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CTUSAB announces resolutions for discussion

Among the twelve resolutions down for discussion when the Congress of Trade Unions and Staff Associations of Barbados convenes its 9th Biennial Delegates Conference next Thursday and Friday, is one opposing the establishment of an Industrial Court in Barbados.

And President Cedric Murrell stressed that has been a position held by the organisation from its inception.

He issued this clarification earlier today during a press briefing at the offices of CTUSAB, Solidarity House, Harmony Hall, St Michael, where he acknowledged that from the establishment of the trade union movement in Barbados, trade unionists have always subscribed to volunteerism.

The union boss pointed out that another resolution called for the matter of heads of departments having legal and administrative authority to pay workers.

“That has arisen out of a felt need at this time where the payment of public officers is not as timely as it ought to be in some areas, and that is not because of anything other than the administrative situations which have been created by aspects the Public Service Act, which was passed in 2007 with an amendment in 2010. There are certain requirements within that Act and they are in a sense serving to delay the administrative process of the processing of temporary appointments and certainly their pay. We are seeking to resolve that matter by way allowing heads of departments to have certain authority with regard to that situation,” he said.

The head of the trade unions organisation further stated that there were two other resolutions which arose out of the Forde Commission of 1998 – one dealing with the establishment of a Teaching Service Commission and the other with a Protective Service Commission.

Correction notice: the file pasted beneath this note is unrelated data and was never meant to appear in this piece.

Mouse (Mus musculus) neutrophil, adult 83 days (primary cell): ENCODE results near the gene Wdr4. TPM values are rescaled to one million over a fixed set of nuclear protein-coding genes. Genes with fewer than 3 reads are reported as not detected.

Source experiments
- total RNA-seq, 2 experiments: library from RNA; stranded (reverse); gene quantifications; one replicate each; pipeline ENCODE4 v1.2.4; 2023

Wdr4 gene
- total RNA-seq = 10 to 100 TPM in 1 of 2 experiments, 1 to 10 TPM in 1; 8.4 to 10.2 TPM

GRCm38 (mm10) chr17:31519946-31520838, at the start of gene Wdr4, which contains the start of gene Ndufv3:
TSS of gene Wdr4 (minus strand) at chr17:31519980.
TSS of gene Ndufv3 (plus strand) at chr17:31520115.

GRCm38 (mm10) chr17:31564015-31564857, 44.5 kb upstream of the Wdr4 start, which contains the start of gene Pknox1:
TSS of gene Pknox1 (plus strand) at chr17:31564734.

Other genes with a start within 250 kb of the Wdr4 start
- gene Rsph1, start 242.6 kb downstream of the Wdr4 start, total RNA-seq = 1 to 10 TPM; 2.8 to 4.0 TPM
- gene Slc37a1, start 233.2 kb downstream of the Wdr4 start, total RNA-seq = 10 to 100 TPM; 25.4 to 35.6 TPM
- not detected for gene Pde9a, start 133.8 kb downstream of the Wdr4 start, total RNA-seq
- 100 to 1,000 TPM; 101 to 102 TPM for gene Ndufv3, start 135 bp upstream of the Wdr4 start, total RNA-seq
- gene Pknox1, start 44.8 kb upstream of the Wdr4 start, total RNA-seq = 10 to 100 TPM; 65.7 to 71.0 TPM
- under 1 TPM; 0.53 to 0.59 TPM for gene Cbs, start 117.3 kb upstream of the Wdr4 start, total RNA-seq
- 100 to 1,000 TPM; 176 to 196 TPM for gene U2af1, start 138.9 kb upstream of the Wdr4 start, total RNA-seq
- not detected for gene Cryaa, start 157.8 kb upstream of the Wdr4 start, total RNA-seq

Murrell said: “The matter of the Teaching Service Commission is not new, the Protective Service Commission is a little newer, but these are engaging us because of what we perceive as an outdated system of administration via the present Public Service Commission. We are calling for the Police Service Commission to be expanded to a Protective Service Commission which will include dealing with matters of appointments, transfers and discipline of the Police Force, the Prison Service and the Fire Service. And we are also asking in those resolutions that separate administrative secretariats be provided to those commissions to ensure the work is carried out in such a way as to be effective and efficient.

“The Public Service today in terms of that aspect of it, cries out for reform and transformation. The Public Service is quite large and we do feel that the present arrangements are not adequate for a Public Service of today where we need to ensure that persons who work are paid in a very timely way. The matter of security of tenure looms extremely large for workers in this country even at this time where there is some uncertainty in the labour market,” Murrell added.

There was another resolution which addressed the question of the processing of pensions, he said.

“We have been hearing of cases where the processing of pensions for public officers both in the central civil service and statutory boards is taking longer than it usually did in the past and we want to ensure that we address that because it is certainly not desirable that someone would have retired and at times as many as six, seven and eight months have passed and they have not yet received their pensions.” (NC)

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